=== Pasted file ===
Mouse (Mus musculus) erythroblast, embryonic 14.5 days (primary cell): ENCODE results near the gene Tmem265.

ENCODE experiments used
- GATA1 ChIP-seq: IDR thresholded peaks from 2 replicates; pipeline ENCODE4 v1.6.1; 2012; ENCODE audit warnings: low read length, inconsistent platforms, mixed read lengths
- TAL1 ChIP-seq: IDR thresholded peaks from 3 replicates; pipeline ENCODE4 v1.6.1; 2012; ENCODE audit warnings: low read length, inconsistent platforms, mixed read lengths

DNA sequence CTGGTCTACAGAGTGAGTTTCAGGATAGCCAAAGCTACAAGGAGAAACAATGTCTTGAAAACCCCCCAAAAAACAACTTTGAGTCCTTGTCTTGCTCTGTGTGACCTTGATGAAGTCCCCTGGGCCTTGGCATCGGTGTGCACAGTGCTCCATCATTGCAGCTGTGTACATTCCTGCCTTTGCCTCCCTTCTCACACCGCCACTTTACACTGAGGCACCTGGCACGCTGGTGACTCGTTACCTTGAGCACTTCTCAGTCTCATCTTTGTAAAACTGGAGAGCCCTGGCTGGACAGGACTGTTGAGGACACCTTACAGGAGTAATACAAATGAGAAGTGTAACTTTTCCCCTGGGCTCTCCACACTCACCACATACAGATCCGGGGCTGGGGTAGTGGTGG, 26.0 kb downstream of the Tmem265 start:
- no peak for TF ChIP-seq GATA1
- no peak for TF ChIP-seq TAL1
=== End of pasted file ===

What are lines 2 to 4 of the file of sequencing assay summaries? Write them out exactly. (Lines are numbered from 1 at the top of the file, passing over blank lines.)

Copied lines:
ENCODE experiments used
- GATA1 ChIP-seq: IDR thresholded peaks from 2 replicates; pipeline ENCODE4 v1.6.1; 2012; ENCODE audit warnings: low read length, inconsistent platforms, mixed read lengths
- TAL1 ChIP-seq: IDR thresholded peaks from 3 replicates; pipeline ENCODE4 v1.6.1; 2012; ENCODE audit warnings: low read length, inconsistent platforms, mixed read lengths